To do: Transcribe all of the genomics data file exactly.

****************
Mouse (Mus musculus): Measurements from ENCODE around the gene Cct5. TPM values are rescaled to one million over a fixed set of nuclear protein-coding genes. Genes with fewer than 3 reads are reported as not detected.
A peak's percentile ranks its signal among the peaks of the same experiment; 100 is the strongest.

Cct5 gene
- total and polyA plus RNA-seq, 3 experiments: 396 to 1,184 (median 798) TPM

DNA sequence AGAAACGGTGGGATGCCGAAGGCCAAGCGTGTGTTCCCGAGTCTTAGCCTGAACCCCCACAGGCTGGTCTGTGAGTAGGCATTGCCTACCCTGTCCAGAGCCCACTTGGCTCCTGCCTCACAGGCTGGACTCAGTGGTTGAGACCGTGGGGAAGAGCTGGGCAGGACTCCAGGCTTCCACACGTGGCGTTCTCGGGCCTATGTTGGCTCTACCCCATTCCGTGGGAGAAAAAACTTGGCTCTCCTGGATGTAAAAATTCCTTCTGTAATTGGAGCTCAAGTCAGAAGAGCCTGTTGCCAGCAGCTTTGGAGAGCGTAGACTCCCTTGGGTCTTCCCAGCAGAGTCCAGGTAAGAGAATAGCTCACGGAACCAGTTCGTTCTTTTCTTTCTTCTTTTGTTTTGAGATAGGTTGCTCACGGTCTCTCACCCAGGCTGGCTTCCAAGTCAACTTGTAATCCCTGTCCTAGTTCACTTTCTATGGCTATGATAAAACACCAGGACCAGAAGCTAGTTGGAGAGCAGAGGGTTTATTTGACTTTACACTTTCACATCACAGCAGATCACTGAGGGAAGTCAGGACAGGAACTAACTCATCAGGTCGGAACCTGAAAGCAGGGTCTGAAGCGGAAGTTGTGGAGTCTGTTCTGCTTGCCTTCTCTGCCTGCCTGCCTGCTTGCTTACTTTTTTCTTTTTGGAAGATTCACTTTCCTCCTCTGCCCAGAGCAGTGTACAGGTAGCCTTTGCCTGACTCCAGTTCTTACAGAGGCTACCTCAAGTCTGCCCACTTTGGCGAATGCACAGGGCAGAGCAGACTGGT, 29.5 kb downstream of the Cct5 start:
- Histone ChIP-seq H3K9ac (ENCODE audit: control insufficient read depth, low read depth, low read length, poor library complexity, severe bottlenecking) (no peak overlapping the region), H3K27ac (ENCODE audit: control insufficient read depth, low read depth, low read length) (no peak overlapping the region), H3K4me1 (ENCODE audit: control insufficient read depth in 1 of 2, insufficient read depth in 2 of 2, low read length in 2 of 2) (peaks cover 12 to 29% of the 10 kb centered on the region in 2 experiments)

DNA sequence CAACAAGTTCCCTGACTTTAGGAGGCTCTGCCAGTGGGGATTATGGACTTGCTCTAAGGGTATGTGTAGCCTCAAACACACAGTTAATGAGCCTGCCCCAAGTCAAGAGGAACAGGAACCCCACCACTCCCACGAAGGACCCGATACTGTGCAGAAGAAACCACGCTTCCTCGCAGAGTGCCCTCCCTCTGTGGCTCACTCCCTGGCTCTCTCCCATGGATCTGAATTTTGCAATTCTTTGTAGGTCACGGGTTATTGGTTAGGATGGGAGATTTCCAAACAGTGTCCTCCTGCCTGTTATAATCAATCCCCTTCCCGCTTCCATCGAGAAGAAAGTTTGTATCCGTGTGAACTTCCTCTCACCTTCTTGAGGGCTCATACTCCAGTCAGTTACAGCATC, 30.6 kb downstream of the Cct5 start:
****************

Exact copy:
Mouse (Mus musculus): Measurements from ENCODE around the gene Cct5. TPM values are rescaled to one million over a fixed set of nuclear protein-coding genes. Genes with fewer than 3 reads are reported as not detected.
A peak's percentile ranks its signal among the peaks of the same experiment; 100 is the strongest.

Cct5 gene
- total and polyA plus RNA-seq, 3 experiments: 396 to 1,184 (median 798) TPM

DNA sequence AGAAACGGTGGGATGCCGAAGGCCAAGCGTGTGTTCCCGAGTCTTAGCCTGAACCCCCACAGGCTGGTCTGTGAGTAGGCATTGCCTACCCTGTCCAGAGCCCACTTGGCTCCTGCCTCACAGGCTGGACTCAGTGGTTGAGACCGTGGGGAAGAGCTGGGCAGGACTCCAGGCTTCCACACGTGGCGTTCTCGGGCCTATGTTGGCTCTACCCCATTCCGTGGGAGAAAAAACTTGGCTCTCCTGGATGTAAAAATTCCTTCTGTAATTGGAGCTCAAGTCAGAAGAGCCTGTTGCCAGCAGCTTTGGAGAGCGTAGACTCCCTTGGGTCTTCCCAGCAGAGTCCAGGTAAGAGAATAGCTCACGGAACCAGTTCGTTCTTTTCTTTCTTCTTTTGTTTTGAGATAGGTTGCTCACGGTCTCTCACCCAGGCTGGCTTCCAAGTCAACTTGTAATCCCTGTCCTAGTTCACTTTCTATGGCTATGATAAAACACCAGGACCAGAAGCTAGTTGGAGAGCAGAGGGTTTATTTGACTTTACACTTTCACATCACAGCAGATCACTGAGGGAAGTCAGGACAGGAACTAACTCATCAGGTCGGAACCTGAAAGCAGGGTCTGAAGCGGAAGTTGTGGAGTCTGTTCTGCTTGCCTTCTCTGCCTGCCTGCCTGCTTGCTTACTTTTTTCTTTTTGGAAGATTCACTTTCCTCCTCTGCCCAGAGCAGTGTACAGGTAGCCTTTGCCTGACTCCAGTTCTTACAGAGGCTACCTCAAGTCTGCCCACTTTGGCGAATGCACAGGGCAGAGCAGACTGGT, 29.5 kb downstream of the Cct5 start:
- Histone ChIP-seq H3K9ac (ENCODE audit: control insufficient read depth, low read depth, low read length, poor library complexity, severe bottlenecking) (no peak overlapping the region), H3K27ac (ENCODE audit: control insufficient read depth, low read depth, low read length) (no peak overlapping the region), H3K4me1 (ENCODE audit: control insufficient read depth in 1 of 2, insufficient read depth in 2 of 2, low read length in 2 of 2) (peaks cover 12 to 29% of the 10 kb centered on the region in 2 experiments)

DNA sequence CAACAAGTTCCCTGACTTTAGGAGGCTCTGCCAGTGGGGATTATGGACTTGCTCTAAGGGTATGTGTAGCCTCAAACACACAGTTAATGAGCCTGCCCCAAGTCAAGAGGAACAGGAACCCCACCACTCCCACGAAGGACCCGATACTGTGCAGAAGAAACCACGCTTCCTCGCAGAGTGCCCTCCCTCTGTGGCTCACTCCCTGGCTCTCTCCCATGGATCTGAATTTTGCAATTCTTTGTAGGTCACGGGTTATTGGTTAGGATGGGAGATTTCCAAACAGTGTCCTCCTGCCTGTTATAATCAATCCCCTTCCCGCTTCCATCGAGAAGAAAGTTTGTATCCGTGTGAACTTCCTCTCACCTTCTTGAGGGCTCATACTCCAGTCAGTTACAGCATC, 30.6 kb downstream of the Cct5 start: